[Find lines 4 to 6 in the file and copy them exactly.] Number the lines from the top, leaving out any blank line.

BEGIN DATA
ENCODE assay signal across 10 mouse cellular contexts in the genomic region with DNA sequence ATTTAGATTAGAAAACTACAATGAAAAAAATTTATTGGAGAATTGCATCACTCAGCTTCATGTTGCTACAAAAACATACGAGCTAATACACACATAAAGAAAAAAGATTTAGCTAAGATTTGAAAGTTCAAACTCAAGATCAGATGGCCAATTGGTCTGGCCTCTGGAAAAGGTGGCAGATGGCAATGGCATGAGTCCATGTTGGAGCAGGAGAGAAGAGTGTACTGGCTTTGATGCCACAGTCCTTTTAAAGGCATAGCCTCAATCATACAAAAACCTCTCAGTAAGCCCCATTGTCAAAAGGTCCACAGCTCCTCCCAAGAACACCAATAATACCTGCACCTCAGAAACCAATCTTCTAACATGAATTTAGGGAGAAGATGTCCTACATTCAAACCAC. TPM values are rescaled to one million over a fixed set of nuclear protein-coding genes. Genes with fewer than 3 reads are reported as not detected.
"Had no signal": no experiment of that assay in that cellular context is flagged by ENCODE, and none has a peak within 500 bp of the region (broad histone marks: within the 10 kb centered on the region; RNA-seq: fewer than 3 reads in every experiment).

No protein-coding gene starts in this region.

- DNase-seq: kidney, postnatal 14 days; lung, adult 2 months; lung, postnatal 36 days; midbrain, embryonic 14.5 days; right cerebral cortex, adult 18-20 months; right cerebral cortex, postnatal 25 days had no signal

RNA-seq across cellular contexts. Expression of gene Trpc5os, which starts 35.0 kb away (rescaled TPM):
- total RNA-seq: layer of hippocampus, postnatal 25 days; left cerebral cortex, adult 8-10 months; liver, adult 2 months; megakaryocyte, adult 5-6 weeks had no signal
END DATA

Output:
- DNase-seq: kidney, postnatal 14 days; lung, adult 2 months; lung, postnatal 36 days; midbrain, embryonic 14.5 days; right cerebral cortex, adult 18-20 months; right cerebral cortex, postnatal 25 days had no signal

RNA-seq across cellular contexts. Expression of gene Trpc5os, which starts 35.0 kb away (rescaled TPM):
- total RNA-seq: layer of hippocampus, postnatal 25 days; left cerebral cortex, adult 8-10 months; liver, adult 2 months; megakaryocyte, adult 5-6 weeks had no signal